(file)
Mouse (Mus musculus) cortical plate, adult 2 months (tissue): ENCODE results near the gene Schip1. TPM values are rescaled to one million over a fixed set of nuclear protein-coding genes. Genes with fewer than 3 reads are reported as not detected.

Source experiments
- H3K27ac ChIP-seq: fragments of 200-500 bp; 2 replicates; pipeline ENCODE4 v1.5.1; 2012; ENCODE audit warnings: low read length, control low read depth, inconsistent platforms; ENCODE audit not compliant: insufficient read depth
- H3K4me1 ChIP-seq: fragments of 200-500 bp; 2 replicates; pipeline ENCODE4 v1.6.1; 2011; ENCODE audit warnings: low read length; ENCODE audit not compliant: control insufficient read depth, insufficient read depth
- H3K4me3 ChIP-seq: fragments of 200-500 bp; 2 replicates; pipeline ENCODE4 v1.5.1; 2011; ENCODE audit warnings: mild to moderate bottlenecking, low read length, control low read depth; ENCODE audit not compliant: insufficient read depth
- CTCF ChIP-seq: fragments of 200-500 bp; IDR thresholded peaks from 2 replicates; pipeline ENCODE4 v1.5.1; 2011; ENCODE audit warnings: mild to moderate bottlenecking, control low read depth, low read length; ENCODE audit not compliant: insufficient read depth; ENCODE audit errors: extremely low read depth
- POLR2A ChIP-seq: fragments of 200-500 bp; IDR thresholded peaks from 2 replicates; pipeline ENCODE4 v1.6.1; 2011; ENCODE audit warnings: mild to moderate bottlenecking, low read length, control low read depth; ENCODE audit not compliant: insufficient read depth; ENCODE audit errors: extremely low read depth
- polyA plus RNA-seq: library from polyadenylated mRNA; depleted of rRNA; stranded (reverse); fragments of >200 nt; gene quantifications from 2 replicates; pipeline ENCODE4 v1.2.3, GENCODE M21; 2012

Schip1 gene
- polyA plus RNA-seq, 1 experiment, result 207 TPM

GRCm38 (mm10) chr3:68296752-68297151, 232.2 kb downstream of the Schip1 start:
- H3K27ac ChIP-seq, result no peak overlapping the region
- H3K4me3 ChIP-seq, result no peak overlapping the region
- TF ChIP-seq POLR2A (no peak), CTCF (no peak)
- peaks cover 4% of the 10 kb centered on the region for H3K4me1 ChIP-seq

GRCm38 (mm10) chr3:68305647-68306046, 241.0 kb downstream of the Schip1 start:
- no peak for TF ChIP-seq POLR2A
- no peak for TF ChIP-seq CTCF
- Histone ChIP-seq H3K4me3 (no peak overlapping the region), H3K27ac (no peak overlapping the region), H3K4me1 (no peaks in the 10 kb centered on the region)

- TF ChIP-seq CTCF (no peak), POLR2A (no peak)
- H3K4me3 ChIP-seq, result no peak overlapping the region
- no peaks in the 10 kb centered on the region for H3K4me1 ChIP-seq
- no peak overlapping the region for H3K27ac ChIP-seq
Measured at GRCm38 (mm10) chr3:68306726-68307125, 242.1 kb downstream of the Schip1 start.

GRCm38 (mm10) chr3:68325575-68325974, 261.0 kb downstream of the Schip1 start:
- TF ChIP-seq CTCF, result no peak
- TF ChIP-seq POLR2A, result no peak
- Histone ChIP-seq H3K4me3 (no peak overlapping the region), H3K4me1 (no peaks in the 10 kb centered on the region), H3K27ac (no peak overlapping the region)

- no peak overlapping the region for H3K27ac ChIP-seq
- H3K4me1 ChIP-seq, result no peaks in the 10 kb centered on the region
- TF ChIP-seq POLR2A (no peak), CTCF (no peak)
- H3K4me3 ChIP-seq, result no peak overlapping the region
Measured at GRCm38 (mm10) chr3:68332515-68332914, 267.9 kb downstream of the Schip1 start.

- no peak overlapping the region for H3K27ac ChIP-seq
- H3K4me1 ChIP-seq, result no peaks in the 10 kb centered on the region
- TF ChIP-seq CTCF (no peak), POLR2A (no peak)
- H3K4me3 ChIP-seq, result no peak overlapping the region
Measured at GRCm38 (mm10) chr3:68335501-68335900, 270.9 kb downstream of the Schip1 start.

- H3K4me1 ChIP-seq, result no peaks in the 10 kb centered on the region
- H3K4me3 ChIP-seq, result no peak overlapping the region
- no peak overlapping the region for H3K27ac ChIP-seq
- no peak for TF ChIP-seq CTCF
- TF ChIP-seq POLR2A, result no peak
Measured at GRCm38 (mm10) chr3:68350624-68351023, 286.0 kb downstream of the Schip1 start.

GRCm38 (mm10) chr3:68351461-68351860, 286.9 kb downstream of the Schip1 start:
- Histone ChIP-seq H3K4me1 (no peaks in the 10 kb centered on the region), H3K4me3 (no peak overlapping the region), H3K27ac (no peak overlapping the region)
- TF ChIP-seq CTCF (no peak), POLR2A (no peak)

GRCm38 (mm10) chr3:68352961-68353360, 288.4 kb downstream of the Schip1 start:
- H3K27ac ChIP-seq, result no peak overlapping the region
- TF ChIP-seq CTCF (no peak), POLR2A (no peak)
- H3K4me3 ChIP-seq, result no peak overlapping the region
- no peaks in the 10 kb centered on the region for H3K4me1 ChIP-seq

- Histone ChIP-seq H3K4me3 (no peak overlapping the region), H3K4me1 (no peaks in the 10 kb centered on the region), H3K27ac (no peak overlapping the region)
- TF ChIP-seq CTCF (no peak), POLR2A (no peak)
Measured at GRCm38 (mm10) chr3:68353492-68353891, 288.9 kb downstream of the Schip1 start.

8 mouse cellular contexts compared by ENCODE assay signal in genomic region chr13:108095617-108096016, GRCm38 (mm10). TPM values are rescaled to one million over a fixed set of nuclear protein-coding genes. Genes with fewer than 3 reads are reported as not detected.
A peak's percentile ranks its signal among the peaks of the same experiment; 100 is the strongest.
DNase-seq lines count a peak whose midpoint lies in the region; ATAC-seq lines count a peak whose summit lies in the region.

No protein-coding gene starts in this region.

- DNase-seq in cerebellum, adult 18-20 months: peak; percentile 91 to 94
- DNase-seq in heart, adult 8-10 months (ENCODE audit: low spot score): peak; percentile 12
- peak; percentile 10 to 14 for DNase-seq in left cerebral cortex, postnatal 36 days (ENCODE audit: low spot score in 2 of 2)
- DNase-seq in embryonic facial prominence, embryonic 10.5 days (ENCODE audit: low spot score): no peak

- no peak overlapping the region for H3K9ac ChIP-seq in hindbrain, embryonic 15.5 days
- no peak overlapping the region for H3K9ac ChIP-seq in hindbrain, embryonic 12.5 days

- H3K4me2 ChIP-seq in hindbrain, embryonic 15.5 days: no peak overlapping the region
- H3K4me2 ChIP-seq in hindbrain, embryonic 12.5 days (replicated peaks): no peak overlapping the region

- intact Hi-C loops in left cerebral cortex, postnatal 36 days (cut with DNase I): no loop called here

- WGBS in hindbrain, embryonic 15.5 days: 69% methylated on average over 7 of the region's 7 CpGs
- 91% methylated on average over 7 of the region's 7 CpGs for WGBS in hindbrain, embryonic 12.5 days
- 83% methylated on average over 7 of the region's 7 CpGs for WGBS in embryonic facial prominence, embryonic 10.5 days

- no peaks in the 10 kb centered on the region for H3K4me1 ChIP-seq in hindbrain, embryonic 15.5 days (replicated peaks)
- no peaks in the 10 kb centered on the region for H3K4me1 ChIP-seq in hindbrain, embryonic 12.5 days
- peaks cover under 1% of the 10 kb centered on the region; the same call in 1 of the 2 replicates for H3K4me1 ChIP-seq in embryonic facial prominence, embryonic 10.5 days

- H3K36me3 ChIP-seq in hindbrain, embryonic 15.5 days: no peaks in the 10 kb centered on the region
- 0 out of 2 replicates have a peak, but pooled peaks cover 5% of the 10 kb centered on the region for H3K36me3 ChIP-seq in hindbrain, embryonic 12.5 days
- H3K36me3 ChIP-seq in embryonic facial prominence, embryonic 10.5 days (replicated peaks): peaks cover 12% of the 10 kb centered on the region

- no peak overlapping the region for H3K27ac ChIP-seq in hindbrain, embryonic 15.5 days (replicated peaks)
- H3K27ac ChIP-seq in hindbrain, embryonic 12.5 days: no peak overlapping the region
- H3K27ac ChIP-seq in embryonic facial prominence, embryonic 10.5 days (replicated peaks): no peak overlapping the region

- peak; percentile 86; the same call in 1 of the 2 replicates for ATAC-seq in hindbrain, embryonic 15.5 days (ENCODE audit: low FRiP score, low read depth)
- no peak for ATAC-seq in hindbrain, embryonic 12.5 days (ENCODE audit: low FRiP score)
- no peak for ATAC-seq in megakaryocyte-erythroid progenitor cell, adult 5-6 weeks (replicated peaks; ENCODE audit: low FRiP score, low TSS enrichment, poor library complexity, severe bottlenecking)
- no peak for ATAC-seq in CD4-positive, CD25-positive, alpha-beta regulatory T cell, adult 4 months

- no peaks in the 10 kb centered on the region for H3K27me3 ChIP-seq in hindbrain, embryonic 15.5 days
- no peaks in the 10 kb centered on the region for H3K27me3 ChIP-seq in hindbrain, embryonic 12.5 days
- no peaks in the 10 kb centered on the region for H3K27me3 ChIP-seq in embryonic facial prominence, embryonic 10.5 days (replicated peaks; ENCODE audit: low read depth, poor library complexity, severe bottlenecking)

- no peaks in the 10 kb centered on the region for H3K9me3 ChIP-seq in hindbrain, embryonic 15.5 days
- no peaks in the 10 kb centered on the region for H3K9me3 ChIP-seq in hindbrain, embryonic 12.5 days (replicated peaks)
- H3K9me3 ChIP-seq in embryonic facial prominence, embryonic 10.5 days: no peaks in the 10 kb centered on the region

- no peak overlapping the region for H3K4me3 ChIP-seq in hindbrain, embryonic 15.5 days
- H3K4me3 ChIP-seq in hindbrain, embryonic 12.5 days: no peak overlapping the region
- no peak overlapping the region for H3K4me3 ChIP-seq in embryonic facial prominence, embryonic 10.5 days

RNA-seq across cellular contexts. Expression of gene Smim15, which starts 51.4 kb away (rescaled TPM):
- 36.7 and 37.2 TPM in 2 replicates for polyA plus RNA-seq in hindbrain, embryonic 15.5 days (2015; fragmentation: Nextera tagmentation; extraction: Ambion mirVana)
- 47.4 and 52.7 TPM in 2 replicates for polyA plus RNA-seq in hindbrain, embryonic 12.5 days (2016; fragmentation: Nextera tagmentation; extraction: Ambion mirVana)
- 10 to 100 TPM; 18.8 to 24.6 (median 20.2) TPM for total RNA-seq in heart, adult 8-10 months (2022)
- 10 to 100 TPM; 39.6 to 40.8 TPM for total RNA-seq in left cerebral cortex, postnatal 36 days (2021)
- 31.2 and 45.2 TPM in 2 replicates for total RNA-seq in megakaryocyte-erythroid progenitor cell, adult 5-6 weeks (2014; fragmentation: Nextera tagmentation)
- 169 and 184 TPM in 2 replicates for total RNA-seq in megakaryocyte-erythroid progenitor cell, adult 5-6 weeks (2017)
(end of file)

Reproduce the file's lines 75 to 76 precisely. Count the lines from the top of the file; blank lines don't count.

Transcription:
- H3K36me3 ChIP-seq in hindbrain, embryonic 15.5 days: no peaks in the 10 kb centered on the region
- 0 out of 2 replicates have a peak, but pooled peaks cover 5% of the 10 kb centered on the region for H3K36me3 ChIP-seq in hindbrain, embryonic 12.5 days